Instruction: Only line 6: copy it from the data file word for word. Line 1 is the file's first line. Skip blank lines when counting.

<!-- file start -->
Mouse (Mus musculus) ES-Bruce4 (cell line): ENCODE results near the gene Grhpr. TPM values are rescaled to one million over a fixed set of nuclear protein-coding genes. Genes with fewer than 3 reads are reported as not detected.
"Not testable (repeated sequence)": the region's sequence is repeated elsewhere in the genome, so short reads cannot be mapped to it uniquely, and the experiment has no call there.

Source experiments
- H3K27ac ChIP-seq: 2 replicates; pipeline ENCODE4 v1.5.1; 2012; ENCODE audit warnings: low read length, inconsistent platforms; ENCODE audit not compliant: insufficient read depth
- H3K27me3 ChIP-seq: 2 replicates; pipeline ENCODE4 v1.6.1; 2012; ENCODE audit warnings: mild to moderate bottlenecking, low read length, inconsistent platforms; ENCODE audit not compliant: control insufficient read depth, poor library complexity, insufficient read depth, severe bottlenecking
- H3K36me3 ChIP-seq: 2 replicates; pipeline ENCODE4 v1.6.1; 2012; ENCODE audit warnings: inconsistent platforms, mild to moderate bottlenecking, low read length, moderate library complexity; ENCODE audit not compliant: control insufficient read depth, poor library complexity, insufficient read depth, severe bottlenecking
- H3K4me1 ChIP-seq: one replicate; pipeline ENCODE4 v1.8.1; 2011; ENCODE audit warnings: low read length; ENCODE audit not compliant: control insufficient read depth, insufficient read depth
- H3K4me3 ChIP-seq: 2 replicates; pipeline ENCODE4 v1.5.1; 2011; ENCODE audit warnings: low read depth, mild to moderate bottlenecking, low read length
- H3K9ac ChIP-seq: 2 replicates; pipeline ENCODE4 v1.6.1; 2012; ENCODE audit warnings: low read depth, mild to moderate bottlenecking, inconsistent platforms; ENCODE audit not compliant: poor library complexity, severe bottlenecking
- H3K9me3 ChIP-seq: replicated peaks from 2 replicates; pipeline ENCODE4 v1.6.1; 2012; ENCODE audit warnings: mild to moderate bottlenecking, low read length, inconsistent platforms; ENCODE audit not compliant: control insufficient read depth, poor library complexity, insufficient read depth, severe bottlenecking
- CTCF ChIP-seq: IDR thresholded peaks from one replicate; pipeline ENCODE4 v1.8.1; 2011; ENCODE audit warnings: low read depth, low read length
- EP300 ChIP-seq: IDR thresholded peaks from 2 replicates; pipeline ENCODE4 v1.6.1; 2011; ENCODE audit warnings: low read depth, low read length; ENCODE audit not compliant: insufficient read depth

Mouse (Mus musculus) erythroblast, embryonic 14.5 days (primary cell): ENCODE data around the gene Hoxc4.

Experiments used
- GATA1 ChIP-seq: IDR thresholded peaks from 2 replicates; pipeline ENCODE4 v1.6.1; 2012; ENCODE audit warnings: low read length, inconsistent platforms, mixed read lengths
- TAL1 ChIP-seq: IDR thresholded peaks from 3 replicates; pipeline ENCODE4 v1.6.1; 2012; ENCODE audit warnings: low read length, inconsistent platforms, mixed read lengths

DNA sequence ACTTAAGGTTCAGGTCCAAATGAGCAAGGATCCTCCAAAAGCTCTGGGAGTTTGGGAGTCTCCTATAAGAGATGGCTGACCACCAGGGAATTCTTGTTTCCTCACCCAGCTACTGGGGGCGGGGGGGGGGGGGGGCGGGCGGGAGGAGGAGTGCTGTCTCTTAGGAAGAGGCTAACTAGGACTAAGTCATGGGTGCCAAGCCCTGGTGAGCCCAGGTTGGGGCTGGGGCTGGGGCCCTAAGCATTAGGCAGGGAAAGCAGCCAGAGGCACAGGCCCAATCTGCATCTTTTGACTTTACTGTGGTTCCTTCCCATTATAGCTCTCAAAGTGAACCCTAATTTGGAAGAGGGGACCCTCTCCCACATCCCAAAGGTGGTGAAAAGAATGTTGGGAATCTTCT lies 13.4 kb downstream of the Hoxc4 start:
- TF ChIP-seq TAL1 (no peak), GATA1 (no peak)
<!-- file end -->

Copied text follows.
- H3K36me3 ChIP-seq: 2 replicates; pipeline ENCODE4 v1.6.1; 2012; ENCODE audit warnings: inconsistent platforms, mild to moderate bottlenecking, low read length, moderate library complexity; ENCODE audit not compliant: control insufficient read depth, poor library complexity, insufficient read depth, severe bottlenecking